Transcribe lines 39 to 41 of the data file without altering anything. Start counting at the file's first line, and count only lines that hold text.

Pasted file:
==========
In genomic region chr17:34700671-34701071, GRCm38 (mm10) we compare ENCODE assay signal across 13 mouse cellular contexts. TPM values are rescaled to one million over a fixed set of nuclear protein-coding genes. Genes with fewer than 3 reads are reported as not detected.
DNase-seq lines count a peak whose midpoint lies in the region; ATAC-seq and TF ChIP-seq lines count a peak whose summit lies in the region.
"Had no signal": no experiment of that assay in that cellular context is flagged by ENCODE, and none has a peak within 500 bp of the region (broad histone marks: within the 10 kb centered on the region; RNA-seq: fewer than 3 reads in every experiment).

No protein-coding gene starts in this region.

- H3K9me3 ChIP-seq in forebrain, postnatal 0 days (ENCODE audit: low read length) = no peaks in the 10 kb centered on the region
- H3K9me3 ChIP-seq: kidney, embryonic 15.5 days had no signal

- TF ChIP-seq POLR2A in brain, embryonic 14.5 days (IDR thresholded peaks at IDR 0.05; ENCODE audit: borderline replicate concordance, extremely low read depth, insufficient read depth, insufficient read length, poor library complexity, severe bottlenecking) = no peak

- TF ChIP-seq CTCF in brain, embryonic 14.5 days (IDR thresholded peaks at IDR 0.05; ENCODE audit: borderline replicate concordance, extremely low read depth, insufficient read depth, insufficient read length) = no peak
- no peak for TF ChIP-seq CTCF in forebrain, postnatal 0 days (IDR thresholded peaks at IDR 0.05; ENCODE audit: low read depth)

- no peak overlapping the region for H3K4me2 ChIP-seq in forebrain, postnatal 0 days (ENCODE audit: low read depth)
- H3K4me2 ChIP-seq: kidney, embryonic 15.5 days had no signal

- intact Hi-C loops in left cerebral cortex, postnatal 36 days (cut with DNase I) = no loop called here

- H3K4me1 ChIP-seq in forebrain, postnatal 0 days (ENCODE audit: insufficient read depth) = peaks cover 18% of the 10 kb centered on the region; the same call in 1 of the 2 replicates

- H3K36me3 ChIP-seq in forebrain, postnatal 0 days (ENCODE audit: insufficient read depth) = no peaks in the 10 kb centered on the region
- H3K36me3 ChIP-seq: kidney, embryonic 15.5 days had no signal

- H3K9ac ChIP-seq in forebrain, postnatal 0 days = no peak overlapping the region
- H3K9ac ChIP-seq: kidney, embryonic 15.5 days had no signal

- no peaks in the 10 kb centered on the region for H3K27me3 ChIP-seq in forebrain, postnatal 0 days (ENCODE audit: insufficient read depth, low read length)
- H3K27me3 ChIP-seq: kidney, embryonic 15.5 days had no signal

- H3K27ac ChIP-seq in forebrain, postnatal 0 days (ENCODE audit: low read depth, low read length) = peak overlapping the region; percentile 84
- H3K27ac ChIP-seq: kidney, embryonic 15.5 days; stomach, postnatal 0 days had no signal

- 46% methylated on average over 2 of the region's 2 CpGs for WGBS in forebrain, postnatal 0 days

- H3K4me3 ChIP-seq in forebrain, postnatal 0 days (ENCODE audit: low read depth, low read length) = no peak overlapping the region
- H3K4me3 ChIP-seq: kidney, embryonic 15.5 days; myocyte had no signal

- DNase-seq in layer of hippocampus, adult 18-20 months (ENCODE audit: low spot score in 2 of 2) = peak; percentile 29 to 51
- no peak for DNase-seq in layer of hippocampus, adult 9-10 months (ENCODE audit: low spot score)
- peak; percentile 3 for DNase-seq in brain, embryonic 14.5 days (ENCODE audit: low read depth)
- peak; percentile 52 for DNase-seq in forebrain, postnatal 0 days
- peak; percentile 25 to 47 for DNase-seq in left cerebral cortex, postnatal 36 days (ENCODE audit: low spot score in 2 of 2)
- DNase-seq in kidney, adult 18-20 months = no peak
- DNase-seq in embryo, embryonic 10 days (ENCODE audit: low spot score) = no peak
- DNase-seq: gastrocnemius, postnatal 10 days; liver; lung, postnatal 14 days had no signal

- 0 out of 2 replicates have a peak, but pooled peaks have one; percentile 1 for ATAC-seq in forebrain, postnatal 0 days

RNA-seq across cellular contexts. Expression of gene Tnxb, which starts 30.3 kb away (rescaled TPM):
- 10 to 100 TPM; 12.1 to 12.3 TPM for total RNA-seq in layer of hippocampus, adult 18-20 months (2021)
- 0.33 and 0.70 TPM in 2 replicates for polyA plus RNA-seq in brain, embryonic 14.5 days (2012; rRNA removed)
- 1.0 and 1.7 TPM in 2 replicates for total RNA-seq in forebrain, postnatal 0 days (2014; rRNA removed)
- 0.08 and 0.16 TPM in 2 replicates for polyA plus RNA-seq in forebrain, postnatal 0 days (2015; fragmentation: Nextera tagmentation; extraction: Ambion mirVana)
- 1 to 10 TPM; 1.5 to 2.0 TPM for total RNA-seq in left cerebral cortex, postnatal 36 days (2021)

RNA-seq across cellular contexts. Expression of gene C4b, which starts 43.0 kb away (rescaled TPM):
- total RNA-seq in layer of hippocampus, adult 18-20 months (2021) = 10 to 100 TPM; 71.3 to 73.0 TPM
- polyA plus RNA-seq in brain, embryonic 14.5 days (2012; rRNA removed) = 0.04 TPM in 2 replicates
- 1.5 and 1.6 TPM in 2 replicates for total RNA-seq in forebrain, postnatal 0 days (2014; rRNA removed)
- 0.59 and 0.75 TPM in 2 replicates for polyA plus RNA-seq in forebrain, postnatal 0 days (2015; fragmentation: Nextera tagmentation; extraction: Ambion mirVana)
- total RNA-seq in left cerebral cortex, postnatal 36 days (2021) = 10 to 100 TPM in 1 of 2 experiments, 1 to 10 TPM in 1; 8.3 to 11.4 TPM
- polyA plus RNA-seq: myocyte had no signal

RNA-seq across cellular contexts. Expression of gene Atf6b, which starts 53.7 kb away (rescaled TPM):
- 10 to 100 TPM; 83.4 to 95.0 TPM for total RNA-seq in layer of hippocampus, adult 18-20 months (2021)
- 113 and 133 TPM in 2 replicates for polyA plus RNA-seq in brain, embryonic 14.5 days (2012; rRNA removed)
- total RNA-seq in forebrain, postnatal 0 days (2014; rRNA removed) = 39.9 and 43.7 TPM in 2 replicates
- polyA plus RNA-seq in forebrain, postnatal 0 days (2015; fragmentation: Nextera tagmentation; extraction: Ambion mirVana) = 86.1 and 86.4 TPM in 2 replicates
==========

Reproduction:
- 1 to 10 TPM; 1.5 to 2.0 TPM for total RNA-seq in left cerebral cortex, postnatal 36 days (2021)

RNA-seq across cellular contexts. Expression of gene C4b, which starts 43.0 kb away (rescaled TPM):
- total RNA-seq in layer of hippocampus, adult 18-20 months (2021) = 10 to 100 TPM; 71.3 to 73.0 TPM